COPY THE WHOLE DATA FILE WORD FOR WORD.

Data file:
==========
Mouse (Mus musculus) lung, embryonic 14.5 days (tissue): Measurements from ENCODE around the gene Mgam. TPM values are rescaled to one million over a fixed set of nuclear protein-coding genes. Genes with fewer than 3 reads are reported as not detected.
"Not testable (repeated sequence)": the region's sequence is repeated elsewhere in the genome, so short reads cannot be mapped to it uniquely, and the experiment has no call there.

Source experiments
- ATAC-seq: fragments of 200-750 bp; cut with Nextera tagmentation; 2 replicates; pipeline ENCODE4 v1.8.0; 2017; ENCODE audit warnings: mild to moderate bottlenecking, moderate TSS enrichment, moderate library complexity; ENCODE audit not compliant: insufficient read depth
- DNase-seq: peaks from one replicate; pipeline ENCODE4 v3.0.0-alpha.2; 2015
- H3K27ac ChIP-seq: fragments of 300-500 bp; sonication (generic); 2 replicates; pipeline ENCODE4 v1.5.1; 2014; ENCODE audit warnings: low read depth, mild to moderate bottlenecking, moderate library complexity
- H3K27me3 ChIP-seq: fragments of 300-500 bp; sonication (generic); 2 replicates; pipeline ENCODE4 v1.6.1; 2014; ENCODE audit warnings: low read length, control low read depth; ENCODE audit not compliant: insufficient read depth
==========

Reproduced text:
Mouse (Mus musculus) lung, embryonic 14.5 days (tissue): Measurements from ENCODE around the gene Mgam. TPM values are rescaled to one million over a fixed set of nuclear protein-coding genes. Genes with fewer than 3 reads are reported as not detected.
"Not testable (repeated sequence)": the region's sequence is repeated elsewhere in the genome, so short reads cannot be mapped to it uniquely, and the experiment has no call there.

Source experiments
- ATAC-seq: fragments of 200-750 bp; cut with Nextera tagmentation; 2 replicates; pipeline ENCODE4 v1.8.0; 2017; ENCODE audit warnings: mild to moderate bottlenecking, moderate TSS enrichment, moderate library complexity; ENCODE audit not compliant: insufficient read depth
- DNase-seq: peaks from one replicate; pipeline ENCODE4 v3.0.0-alpha.2; 2015
- H3K27ac ChIP-seq: fragments of 300-500 bp; sonication (generic); 2 replicates; pipeline ENCODE4 v1.5.1; 2014; ENCODE audit warnings: low read depth, mild to moderate bottlenecking, moderate library complexity
- H3K27me3 ChIP-seq: fragments of 300-500 bp; sonication (generic); 2 replicates; pipeline ENCODE4 v1.6.1; 2014; ENCODE audit warnings: low read length, control low read depth; ENCODE audit not compliant: insufficient read depth